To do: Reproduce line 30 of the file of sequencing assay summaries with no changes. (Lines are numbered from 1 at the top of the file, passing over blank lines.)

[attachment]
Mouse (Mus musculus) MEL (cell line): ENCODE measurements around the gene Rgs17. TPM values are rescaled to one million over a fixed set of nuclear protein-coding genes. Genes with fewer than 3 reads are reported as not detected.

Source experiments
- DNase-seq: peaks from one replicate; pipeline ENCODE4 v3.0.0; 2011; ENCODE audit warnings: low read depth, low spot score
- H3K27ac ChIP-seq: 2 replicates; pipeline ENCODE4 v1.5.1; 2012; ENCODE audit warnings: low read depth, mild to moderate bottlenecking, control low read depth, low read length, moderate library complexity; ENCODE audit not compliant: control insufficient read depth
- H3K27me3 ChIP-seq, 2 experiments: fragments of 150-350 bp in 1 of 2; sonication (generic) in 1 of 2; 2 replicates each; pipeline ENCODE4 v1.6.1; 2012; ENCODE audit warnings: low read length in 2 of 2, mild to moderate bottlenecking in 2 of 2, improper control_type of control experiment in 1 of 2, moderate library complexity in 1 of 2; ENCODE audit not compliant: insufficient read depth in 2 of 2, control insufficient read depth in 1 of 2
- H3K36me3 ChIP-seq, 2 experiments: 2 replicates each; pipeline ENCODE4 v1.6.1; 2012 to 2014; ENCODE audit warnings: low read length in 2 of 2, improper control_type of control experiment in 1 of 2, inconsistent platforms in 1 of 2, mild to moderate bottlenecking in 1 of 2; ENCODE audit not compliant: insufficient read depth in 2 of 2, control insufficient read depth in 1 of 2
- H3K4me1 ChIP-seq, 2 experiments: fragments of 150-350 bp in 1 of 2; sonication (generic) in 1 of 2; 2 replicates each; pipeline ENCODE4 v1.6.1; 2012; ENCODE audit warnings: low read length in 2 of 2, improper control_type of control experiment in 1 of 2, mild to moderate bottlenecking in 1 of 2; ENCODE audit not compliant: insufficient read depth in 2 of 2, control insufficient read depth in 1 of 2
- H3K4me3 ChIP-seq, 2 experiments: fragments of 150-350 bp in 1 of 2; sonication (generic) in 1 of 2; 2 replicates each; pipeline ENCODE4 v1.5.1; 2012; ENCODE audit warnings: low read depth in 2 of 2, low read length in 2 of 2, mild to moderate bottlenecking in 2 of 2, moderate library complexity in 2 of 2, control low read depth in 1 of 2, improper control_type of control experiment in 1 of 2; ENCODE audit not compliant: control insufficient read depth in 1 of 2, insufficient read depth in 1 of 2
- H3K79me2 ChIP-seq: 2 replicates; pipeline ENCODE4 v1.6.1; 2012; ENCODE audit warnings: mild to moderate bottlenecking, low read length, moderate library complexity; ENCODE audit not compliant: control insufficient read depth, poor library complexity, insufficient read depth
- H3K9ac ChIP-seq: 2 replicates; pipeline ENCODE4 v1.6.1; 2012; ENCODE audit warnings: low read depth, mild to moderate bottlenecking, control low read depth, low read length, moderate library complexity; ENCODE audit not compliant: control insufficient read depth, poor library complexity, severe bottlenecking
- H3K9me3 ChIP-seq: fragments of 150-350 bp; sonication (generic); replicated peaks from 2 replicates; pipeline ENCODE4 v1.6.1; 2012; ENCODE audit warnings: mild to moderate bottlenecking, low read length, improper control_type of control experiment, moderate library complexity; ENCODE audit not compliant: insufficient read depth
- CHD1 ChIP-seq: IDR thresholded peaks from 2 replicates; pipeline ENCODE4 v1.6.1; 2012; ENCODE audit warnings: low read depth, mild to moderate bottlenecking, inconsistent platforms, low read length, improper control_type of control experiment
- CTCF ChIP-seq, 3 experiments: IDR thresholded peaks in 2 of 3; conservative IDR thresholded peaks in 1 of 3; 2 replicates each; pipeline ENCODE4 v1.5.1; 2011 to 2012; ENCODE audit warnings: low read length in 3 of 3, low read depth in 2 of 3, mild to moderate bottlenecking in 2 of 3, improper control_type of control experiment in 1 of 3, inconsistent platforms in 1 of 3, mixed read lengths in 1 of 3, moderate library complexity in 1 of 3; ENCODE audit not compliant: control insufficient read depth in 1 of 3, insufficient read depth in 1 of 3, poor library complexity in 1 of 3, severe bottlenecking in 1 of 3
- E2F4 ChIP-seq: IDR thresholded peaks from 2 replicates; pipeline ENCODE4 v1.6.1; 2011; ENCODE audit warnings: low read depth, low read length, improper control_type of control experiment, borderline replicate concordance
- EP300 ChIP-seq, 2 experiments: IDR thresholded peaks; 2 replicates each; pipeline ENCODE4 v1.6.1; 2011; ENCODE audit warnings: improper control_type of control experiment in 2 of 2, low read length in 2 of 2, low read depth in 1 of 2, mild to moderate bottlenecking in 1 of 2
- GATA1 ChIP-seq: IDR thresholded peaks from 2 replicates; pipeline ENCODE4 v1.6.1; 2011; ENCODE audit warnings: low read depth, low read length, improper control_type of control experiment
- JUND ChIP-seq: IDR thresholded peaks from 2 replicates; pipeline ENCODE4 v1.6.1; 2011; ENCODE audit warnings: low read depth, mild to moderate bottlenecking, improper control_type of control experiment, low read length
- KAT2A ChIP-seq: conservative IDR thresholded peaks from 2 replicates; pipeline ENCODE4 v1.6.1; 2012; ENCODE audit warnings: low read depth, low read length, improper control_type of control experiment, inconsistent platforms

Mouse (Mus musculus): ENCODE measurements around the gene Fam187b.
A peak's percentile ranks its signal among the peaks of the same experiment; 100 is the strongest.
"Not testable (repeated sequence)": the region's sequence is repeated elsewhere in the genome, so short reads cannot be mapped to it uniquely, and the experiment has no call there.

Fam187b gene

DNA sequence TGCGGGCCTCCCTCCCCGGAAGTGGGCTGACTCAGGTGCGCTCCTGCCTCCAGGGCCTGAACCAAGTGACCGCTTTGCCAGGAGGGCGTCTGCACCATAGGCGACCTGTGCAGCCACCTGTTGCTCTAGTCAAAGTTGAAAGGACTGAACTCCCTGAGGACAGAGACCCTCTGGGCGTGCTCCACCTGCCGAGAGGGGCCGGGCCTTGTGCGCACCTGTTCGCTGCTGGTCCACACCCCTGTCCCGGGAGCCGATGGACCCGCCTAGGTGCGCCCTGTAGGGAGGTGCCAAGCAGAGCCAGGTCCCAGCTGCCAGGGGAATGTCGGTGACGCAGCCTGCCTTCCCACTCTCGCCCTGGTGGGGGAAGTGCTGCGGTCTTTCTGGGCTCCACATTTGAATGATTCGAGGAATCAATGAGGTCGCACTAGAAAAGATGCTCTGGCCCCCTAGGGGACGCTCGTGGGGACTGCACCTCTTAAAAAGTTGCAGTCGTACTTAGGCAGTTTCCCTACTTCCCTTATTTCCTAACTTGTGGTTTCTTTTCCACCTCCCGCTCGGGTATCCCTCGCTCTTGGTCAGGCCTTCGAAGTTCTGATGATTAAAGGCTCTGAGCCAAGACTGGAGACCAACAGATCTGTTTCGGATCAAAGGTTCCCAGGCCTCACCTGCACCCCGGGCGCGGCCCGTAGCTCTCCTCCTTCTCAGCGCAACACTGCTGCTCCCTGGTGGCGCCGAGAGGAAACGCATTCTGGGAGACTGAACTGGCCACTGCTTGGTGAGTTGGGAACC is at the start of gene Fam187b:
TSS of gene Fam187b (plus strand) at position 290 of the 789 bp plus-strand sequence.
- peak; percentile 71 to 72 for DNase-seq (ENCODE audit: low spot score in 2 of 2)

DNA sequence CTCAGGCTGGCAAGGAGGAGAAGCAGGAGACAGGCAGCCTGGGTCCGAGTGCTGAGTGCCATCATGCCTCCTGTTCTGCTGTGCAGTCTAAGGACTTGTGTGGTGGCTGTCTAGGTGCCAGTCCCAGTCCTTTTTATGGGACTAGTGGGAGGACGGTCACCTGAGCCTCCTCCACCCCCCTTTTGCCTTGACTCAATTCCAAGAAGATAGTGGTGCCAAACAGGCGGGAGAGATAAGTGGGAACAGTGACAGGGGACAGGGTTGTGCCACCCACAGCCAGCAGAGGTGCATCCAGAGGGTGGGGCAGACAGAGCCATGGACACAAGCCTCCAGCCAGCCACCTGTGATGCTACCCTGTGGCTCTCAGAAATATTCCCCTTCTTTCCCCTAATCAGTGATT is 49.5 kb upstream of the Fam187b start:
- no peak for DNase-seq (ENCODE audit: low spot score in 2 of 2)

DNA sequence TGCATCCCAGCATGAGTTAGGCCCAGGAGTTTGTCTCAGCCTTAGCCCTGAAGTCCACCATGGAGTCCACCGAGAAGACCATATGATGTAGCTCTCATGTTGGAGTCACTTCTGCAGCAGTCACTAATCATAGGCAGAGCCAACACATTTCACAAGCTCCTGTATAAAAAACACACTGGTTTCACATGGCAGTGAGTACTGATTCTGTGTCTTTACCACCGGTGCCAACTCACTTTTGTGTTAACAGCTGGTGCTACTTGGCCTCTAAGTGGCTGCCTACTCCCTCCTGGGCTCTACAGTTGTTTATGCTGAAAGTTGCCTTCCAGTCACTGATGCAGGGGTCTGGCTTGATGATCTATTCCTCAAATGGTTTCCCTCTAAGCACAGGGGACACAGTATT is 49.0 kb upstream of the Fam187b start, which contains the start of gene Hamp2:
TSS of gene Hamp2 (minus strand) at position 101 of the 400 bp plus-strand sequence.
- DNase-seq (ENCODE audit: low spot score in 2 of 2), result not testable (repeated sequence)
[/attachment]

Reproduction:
- DNase-seq (ENCODE audit: low spot score in 2 of 2), result not testable (repeated sequence)